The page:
While it was true that he was dressed like Bruce Wayne, he was not Batman, and she didn’t want help. So Carlo nodded and stepped back. As Auberon handed his wife into the cab and shut the door, a valet took Carlo’s ticket and trotted off to get his car.
When the cab drove away, Auberon nodded curtly at Carlo and went back into the theater. Carlo read a fresh, more pointed warning in that single bob of James Auberon’s head.
Carlo unlocked the door to his loft and went in. The main space was brightly lit, and Natalie was curled up on the sofa along the windows, reading on her tablet. As he dropped his keys in the stoneware bowl on the credenza near the door, she stood and stretched.
Elsa, their big Leonberger, rose lazily from her bed near the kitchen, stretched, yawned, and padded heavily over, tail wagging. He ruffled her mammoth head, and she lay down at his feet.
“You’re home early, aren’t you?” Natalie walked over, and he kissed her cheek.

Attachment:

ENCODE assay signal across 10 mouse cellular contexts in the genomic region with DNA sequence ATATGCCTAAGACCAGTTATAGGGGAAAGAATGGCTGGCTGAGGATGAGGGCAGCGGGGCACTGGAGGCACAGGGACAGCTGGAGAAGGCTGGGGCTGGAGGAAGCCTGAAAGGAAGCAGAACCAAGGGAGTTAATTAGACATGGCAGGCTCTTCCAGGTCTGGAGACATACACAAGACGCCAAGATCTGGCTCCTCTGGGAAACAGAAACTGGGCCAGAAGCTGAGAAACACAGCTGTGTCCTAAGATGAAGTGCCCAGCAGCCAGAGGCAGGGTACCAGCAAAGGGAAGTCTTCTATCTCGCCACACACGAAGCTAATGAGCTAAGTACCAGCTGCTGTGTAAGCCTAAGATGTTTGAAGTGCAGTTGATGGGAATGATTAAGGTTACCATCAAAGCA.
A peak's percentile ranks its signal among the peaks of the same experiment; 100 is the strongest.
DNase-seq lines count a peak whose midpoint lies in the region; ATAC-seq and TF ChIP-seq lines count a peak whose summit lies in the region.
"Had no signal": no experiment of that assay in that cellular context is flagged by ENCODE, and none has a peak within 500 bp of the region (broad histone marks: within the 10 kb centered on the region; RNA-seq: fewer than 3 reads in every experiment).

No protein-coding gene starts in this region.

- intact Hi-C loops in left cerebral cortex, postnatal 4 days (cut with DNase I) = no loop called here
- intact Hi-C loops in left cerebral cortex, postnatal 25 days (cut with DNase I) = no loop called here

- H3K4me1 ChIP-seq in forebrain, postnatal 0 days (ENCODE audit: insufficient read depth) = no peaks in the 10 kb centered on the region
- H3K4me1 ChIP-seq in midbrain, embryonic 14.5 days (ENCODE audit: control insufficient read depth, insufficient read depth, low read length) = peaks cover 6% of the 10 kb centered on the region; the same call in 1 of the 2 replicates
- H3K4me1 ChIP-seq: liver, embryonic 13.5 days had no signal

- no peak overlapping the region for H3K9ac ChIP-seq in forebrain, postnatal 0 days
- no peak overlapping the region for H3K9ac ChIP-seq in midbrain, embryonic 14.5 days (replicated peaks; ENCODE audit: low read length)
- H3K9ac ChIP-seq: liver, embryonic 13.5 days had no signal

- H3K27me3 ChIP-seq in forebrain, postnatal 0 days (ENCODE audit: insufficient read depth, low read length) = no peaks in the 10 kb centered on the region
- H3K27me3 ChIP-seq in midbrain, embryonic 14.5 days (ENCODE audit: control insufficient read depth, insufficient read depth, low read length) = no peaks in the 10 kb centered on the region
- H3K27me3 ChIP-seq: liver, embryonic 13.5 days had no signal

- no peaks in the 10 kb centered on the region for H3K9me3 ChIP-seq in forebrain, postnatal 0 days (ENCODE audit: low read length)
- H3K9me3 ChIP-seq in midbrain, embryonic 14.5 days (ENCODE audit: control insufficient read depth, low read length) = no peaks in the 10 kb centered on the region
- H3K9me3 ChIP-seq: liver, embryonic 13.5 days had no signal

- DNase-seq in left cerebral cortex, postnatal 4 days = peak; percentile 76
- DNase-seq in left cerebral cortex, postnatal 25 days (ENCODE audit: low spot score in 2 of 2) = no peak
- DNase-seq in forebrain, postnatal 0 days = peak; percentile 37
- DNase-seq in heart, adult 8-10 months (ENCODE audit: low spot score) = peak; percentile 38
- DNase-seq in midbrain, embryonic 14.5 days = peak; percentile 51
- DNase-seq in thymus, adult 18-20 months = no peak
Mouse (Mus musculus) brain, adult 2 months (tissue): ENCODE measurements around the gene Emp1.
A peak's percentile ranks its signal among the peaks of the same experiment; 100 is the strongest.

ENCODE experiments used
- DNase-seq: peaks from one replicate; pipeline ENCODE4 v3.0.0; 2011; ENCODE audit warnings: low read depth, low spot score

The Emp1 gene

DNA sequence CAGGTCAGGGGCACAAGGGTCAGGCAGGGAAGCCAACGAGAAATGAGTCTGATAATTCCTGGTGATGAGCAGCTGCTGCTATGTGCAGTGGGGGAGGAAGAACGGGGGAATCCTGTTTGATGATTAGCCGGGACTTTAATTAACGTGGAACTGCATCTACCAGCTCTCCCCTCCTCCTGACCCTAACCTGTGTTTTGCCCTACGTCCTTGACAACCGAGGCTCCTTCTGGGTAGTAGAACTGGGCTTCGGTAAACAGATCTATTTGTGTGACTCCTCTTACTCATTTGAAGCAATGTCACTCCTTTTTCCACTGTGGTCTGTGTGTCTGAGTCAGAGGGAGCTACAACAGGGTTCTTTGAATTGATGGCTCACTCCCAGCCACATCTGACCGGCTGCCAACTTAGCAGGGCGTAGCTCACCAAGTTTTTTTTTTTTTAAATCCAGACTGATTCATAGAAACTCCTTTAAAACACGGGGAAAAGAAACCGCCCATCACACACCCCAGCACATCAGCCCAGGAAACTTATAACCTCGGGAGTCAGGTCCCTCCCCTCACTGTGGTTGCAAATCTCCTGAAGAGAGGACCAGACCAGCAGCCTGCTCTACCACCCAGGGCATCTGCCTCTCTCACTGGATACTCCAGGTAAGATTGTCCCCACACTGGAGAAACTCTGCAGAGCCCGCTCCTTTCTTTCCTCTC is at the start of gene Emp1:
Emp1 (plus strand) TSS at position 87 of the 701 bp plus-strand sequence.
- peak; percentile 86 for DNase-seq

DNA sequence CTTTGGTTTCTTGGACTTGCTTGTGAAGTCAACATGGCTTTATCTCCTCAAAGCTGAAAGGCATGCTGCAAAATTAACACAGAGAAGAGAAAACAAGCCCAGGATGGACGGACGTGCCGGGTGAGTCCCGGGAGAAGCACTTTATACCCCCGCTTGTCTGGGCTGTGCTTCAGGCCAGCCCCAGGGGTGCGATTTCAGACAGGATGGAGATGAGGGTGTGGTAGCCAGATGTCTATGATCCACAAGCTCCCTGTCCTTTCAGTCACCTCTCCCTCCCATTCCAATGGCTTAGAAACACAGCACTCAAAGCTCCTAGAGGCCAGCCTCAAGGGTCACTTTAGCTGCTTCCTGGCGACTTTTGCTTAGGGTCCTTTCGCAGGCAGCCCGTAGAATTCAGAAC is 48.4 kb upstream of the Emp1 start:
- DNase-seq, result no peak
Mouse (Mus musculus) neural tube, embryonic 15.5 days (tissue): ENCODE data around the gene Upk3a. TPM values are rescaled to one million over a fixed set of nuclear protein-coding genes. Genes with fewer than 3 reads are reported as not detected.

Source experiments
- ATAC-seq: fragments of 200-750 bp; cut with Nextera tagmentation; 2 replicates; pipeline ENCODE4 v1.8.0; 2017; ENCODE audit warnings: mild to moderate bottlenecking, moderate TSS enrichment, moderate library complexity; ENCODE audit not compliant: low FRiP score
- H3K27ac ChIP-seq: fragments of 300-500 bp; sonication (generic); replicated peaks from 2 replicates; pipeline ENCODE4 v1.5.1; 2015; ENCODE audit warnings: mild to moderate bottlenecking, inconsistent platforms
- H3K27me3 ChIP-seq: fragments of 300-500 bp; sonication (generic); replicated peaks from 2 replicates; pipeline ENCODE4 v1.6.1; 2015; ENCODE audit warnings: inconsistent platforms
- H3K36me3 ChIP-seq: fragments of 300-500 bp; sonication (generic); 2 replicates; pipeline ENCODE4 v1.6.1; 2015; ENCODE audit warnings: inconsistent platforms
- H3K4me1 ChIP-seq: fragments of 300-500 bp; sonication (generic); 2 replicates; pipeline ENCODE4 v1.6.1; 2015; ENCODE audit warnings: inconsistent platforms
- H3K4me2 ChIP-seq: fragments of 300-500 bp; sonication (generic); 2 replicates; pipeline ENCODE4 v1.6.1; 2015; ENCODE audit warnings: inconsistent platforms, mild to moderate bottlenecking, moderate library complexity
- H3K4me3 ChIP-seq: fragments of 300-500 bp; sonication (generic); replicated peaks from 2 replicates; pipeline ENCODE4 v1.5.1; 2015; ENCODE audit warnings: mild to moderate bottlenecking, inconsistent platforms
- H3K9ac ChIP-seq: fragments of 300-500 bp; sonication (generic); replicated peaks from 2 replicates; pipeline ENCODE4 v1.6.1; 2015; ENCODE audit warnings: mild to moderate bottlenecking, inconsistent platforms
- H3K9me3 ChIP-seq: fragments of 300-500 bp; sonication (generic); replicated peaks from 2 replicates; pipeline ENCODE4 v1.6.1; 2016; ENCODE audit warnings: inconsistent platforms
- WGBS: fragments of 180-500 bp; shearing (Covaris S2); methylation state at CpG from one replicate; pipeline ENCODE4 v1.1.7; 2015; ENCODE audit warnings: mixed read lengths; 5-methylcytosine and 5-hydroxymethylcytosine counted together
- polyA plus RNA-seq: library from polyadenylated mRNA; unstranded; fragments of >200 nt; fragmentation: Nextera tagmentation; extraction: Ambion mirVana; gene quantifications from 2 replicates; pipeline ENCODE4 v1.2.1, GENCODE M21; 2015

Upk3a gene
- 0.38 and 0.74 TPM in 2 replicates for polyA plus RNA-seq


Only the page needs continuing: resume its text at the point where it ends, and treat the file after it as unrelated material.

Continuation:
“I guess. Not my thing. You know that.” He shrugged out of his jacket and toed off his shoes.
“What is your thing, exactly?”
“This weekend is closer to it. You sure you don’t want to join us?”
“Nope. I have plans with Paul.”
“Paul is…wait, don’t tell me…he’s the teacher?”
“Yep. Fifth grade. I like him.”
“Well, good then. How’s my boy?” Natalie had been Trey’s nanny from even before Jenny had run off. Since then, though, she’d practically moved in.
“Impish as ever. Over dinner, I got a long story about sharks in the waters off the coast. He was told about this by his Uncle Joey, of course. I think the thought of maybe getting eaten by Jaws made himmore excited about the weekend, not less.”
Carlo laughed. Trey would be four at the end of the summer. He was hyper-verbal and completely fearless. He kept Carlo and Nat on their toes nonstop.
“Elsa had her walk?”
Natalie gave him an affectionately irritated look. “No. I made her hang her furry thunder-butt over the balcony and drop her load on Mrs. Murphy’s potted plants down below. Of course she’s had her walk.”
Laughing harder, he bent down and kissed Nat’s round cheek again. “Thanks for tonight.” Normally, Carlo was home in the evenings, and Nat could go out and live her own life.
“Of course. I’ll see you when you get back.”
“Yep. Have fun with your teacher.”
She turned and gave him a saucy wink. “Oh, I plan to.”
After Natalie left, Carlo stripped off his socks, his fancy shirt, and then his plain white t-shirt. Barefoot and bare-chested, he took a deep breath and imagined the black-tie chains falling away. He went to the fridge and got himself a beer, then walked across the wide room to the sliding doors that led to the balcony.